What will we do without Jeremy Corbyn? We may never find out given how long it’s taking him to leave the stage. Even Sinatra’s farewell tour didn’t last this long. The problem is that Corbyn wants to be useful. While that would certainly be a change of pace, it places the onus on others to find a use for him. His disciples propose that he be kept on the front bench, perhaps as shadow foreign secretary, marking their progression through all six stages of grief: denial, anger, bargaining, depression, acceptance and Richard Burgon.
There is a cruelty to all this. No one who has watched the video of Corbyn ambling around in the street encouraging his neighbours to applaud the NHS will have failed to feel some pang of pity for the man. The scene is reminiscent of Delia Smith’s half-time speech to Norwich City fans as they faced relegation in 2005. ‘We need a Labour government here. Where are you? Let’s be ‘avin’ you.’ At least Delia had an excuse: she wasn’t responsible for City’s on-pitch performance. Corbyn is responsible for Labour’s transformation from a Premier League squad to a local amateur side convinced every ref is biased in favour of Hapoel Tel Aviv.
Boris Johnson and Jacob Rees-Mogg have paid generous tribute to the Labour leader and, since Covid-19 has suspended politics-as-usual, there’s an argument that Corbyn’s critics should keep a gracious silence in his final days in office. No one likes to kick a man when he’s down.
Well, I do. When it’s this man, I do. When it’s this poisonous cynic who has done so much to antagonise British Jews, this banal egotist who has set back centre-left politics in this country for a generation, then I’m more than happy to strap on my steel toe caps and put the boot in.
Corbyn is lingering in search of a legacy but he already has one. Under his dull, dismal leadership, Labour has become a byword for animus against Jews and every strain of conspiracy theory that proceeds therefrom. The party that had been the lifeblood of social progress has found itself, like the BNP before it, under investigation by the Equality and Human Rights Commission. In December, Corbyn led Labour to its worst defeat since 1935 and saw intergenerational Labour strongholds such as Redcar and Bishop Auckland vote Conservative. No Labour leader, and only a few Tory leaders, has contributed so much to the cause of British conservatism.
This is Corbyn’s legacy. He is the Labour leader that 87 per cent of British Jews believed was antisemitic, that 84 per cent considered ‘a threat specifically to British Jews’, that made 47 per cent ‘seriously consider’ emigration if he became prime minister. These facts cannot be allowed to fade back into obscurity with Corbyn. The Labour party went along with this. Every Labour MP returned in December, every Labour activist who knocked on doors or delivered leaflets, knowingly tried to elect an antisemitic government out of sentimentality and tribalism. For that, those individuals and the Labour party itself will always deserve contempt. In the absence of a viable alternative party, though, the next leader should be given a fair go at decorbynising their ranks.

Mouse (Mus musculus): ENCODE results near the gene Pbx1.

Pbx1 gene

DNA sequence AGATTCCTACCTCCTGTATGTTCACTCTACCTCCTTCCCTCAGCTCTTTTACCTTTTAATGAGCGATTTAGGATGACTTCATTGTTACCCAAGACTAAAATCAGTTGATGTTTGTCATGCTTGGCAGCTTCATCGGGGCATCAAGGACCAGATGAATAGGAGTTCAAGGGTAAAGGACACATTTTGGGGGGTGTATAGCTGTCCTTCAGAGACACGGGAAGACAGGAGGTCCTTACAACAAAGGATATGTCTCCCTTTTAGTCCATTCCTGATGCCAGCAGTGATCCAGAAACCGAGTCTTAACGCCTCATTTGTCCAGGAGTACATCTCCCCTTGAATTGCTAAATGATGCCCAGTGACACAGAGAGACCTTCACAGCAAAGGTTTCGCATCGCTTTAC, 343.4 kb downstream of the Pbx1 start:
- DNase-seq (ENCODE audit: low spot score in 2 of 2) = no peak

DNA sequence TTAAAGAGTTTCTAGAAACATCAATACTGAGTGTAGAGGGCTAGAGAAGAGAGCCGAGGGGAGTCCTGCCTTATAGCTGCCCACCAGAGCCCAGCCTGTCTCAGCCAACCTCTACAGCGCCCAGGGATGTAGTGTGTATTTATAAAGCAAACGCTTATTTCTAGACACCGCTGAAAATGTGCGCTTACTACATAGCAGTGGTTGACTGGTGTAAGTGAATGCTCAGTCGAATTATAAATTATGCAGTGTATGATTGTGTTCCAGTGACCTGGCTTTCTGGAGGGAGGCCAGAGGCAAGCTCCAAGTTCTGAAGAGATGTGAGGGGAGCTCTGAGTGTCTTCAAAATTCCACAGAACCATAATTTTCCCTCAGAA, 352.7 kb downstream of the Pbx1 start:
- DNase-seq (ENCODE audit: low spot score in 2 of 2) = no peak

Decorbynisation cannot be a trim job; the diseased roots must be hacked out. As well as reforming the complaints process along the lines proposed by Lisa Nandy, Labour will have to rid itself of the fallen redeemer and his sullen apostles. Expel him. Expel everyone who nominated him. Expel everyone who voted for him. Burn it down and salt the earth. Failing that, whoever follows Corbyn must make Labour such a hostile environment for Corbynism that as many of his ideologues as possible tear up their membership cards. Rehabilitate those who can be, allow space for reflection and genuine remorse, but drive the rest out without delay. If the next leader will not at least do that, he or she may as well stick Corbyn in their shadow cabinet because he will belong there.
As for the man himself, he should know that his attempts to manufacture a respectable legacy will go nowhere. You made Jews afraid of the Labour party; there is no coming back from that. Those of us who tried to warn people about you from the start take no pleasure in having been vindicated because a great many suffered along the way. There is no redeeming moral to this story. The far-left never takes responsibility for its failures; every defeat recedes into the bitter mythos of betrayal. You won’t be back but your like will be and one day we’ll go through this dreary fanaticism all over again. So the least you can do is spare us the longest retirement speech in history. Take your messiah complex and your dismal little cult and shove off.